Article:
I've always loved riding and have been through many phases with it. From mountain biking in the Santa Monica mountains to commuting to Yvette's house in the valley from my old place in downtown to cruising the bike path at the beach. Then, about 3 years ago I heard or read something, I can't remember what/who/where telling about a self-imposed rule: a three mile rule. The rule being that if at all possible he/she would ride a bike (or walk) if the destination was within three miles of home. "Great idea!" I thought and I started to live by this rule the very next day. At that time my mountain bike was in a sad state of neglect as I had been enjoying the slow ride that my beach cruiser offered. The cruiser served me well for the first year or so but the more adventurous I became the more apparent its limitations as a work bike became. So I have since upgraded to and an 8-speed city/commuter bike perfectly suited for my purposes. Fear not though, the cruiser is still in commission and does get its share of quality Fred-butt-time. The transition from driving to riding was not a difficult one nor did I intend it as a political statement. Purely practical. But you would be amazed at the reactions I would and still get from people. Be they strangers, friends, or family some folks seem to think of biking as a novelty best left for children and the poor and nothing more. "Did you ride your bicycle here?" was something I heard a lot and it was usually accompanied by a wry, sarcastic smile. As if my means of transportation has somehow made me less there. The other thing I hear a lot is "Oh, that's sooooo great, I'd love to ride more but (insert excuse consciously or subconsciously meant to justify not doing it)." Mind you, I'm not proselytizing to anyone or passing judgment. I don't even bring it up anymore. It has simply become part of my everyday life, like breathing or walking.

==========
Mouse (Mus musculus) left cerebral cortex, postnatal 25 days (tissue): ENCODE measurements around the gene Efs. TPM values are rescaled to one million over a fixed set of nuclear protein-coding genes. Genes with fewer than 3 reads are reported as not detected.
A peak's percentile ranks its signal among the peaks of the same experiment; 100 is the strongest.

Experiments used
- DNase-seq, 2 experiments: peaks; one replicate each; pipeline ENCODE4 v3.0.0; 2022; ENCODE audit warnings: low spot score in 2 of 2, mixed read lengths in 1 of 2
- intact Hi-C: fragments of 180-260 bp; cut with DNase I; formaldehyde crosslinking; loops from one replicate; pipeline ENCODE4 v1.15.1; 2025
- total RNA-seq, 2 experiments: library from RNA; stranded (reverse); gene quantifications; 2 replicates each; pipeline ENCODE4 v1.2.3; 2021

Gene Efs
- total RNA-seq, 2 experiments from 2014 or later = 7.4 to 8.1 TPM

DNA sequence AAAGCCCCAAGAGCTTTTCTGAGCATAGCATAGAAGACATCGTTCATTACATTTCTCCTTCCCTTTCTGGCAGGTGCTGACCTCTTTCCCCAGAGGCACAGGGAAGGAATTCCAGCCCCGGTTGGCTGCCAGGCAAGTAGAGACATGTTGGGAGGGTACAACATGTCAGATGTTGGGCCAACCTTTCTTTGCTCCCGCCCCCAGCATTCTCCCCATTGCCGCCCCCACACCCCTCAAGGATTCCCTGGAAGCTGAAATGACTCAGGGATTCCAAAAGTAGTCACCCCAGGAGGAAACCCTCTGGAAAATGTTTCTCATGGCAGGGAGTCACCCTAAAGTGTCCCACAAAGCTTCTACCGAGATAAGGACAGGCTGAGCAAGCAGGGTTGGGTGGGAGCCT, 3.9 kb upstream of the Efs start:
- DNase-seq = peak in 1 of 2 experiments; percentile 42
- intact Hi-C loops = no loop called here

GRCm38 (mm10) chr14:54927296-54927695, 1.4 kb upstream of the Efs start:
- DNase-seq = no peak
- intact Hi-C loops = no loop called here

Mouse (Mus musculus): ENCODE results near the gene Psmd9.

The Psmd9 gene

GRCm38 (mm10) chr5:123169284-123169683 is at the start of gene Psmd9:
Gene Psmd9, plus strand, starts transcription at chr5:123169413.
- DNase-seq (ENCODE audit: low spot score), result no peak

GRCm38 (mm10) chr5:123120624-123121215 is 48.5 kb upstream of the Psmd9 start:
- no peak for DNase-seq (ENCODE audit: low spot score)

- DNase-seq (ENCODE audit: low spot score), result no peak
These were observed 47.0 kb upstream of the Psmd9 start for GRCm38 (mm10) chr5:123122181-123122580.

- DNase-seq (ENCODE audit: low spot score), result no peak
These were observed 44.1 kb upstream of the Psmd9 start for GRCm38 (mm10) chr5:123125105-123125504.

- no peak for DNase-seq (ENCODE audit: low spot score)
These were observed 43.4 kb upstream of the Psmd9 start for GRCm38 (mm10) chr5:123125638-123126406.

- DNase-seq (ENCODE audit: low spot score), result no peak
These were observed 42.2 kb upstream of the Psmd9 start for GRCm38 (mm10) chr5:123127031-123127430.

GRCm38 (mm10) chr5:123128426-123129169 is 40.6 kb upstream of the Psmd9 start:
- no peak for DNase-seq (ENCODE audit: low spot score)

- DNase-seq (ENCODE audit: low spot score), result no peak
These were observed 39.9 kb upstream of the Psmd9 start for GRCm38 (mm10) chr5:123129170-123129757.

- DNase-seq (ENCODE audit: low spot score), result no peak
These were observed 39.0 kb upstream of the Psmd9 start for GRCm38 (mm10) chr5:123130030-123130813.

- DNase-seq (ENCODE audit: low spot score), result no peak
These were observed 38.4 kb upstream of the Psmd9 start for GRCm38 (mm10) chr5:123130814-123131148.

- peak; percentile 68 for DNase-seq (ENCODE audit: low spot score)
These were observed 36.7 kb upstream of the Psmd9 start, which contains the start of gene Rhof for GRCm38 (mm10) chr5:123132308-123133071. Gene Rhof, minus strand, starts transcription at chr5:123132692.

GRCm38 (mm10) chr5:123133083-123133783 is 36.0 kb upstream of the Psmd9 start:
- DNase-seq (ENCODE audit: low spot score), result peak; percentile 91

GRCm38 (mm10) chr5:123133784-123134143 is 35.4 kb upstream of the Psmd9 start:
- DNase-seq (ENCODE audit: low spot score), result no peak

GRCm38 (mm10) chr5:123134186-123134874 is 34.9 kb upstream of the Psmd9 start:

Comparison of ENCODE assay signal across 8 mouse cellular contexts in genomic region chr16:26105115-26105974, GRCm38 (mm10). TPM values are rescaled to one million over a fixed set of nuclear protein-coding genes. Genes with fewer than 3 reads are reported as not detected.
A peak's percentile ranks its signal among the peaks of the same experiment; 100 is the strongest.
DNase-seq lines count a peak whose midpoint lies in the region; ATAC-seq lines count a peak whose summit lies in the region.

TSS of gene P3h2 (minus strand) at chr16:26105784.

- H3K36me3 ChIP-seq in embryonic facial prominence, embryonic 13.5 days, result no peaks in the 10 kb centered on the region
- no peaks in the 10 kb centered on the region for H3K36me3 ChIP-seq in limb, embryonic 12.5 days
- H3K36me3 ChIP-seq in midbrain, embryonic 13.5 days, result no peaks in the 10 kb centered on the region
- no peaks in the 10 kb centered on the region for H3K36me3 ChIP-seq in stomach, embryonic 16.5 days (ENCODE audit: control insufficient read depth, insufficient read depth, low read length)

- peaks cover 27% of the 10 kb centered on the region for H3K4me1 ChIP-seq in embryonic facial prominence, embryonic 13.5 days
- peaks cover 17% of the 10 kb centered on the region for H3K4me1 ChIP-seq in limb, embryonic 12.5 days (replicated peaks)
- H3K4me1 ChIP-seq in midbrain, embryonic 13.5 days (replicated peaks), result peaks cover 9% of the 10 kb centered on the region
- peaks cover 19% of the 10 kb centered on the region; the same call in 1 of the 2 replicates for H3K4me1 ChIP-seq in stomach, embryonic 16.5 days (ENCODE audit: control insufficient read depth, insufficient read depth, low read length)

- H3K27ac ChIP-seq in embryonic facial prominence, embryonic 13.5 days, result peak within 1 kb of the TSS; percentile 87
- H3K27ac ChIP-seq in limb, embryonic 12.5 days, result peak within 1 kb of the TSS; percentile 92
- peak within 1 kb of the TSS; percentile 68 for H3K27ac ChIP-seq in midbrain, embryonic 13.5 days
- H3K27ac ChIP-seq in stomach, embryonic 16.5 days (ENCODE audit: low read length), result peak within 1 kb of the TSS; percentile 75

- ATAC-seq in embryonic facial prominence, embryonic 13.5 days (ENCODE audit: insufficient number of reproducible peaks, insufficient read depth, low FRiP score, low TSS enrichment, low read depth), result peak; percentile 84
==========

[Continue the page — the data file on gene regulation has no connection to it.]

So after three years of living with this simple rule my life hasn't changed much. I still have a car and I do drive it, albeit about 85% less. I'm not the movement poster boy that's going to tell you that you'll lose 20 or 30 pounds, transform the urban environment, and end wars for oil. But I will tell you that if you decide to try something like this you will feel a difference immediately. By simply slowing down a little your neighborhood will open up and show you things you never knew were there. You will have a great excuse to get away from your computer and get outside. You will find yourself looking for reasons to go take a ride. You will notice that you can often get to the store/post office/lunch in about the same time as it would take you to drive and park plus you'll feel great once you get there. Try it. Even if you don't think you're up for it, try it. I think you'll find that you are.
Yvette joins me for ride to the nursery.